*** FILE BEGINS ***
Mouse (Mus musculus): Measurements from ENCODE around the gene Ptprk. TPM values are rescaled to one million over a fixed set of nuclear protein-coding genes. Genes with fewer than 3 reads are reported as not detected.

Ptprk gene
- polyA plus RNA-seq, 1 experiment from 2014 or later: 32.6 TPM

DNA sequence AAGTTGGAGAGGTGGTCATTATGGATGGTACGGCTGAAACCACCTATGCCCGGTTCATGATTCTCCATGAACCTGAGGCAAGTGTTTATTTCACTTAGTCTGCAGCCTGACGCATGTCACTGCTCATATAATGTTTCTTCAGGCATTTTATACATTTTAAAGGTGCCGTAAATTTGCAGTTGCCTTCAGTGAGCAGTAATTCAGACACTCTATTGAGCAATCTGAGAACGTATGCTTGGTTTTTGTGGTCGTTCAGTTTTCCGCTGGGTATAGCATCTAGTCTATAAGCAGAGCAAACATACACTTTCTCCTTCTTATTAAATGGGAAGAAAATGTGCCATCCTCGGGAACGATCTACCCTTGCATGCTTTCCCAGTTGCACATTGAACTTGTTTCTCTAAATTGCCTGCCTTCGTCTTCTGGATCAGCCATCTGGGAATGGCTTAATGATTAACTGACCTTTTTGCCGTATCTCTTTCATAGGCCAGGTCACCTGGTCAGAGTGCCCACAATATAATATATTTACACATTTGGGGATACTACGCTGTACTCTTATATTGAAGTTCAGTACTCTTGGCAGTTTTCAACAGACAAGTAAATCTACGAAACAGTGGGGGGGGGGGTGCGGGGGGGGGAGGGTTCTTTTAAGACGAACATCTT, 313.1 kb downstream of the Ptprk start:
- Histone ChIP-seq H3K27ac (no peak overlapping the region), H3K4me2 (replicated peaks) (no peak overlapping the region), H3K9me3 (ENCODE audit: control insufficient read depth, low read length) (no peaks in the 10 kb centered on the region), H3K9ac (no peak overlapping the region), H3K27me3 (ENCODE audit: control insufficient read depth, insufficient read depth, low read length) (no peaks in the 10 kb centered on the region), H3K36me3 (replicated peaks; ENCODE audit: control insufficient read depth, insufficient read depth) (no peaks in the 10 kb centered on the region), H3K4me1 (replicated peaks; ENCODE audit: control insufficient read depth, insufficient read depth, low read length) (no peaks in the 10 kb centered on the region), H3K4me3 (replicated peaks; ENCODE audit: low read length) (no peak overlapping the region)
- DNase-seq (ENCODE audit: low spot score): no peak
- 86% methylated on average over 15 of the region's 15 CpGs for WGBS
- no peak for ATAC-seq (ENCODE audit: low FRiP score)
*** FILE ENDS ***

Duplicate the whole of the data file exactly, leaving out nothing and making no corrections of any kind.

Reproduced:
Mouse (Mus musculus): Measurements from ENCODE around the gene Ptprk. TPM values are rescaled to one million over a fixed set of nuclear protein-coding genes. Genes with fewer than 3 reads are reported as not detected.

Ptprk gene
- polyA plus RNA-seq, 1 experiment from 2014 or later: 32.6 TPM

DNA sequence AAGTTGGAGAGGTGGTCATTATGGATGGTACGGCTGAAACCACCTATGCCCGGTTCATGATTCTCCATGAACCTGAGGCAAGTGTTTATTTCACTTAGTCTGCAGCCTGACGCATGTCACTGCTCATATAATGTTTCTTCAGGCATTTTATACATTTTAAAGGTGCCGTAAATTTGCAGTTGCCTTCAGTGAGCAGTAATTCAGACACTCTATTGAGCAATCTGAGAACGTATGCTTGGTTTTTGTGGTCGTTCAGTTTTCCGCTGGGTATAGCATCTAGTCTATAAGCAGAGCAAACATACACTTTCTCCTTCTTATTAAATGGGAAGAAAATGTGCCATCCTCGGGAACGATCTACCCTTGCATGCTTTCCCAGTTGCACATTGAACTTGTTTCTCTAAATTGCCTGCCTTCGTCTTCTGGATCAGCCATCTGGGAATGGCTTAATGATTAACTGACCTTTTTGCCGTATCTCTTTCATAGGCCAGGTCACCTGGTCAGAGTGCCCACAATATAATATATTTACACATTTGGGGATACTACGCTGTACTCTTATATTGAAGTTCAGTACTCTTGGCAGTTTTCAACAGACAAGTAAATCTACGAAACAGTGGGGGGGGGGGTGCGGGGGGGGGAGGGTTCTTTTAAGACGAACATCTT, 313.1 kb downstream of the Ptprk start:
- Histone ChIP-seq H3K27ac (no peak overlapping the region), H3K4me2 (replicated peaks) (no peak overlapping the region), H3K9me3 (ENCODE audit: control insufficient read depth, low read length) (no peaks in the 10 kb centered on the region), H3K9ac (no peak overlapping the region), H3K27me3 (ENCODE audit: control insufficient read depth, insufficient read depth, low read length) (no peaks in the 10 kb centered on the region), H3K36me3 (replicated peaks; ENCODE audit: control insufficient read depth, insufficient read depth) (no peaks in the 10 kb centered on the region), H3K4me1 (replicated peaks; ENCODE audit: control insufficient read depth, insufficient read depth, low read length) (no peaks in the 10 kb centered on the region), H3K4me3 (replicated peaks; ENCODE audit: low read length) (no peak overlapping the region)
- DNase-seq (ENCODE audit: low spot score): no peak
- 86% methylated on average over 15 of the region's 15 CpGs for WGBS
- no peak for ATAC-seq (ENCODE audit: low FRiP score)